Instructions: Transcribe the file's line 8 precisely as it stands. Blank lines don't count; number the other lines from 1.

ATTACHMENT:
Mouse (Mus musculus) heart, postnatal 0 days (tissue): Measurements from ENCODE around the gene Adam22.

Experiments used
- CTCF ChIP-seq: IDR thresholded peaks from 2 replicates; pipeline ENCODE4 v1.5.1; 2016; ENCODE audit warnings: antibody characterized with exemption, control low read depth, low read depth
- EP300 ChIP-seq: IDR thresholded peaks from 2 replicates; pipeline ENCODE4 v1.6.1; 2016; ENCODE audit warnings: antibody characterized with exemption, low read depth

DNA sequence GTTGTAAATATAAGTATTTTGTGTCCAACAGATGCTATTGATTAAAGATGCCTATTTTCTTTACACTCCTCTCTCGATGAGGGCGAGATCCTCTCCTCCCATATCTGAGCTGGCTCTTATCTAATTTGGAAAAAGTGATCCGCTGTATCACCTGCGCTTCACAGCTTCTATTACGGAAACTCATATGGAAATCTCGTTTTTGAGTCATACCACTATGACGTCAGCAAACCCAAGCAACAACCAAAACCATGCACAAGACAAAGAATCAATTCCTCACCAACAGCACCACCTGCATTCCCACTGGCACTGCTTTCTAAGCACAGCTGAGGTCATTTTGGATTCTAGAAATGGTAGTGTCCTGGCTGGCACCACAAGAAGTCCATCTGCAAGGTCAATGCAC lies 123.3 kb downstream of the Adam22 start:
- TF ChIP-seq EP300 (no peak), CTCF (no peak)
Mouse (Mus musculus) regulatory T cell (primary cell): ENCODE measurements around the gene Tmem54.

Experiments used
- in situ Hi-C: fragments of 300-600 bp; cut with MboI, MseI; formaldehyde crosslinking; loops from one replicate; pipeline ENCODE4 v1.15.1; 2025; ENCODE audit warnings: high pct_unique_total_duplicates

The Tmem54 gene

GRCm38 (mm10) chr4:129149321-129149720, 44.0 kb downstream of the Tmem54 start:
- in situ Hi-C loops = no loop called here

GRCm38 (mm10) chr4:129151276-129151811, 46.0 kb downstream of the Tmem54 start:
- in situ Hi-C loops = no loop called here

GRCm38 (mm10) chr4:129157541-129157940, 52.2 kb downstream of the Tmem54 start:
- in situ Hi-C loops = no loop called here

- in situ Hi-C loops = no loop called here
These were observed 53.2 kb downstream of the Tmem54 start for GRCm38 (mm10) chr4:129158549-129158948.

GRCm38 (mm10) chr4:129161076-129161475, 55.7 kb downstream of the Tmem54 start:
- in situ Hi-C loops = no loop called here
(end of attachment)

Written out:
Experiments used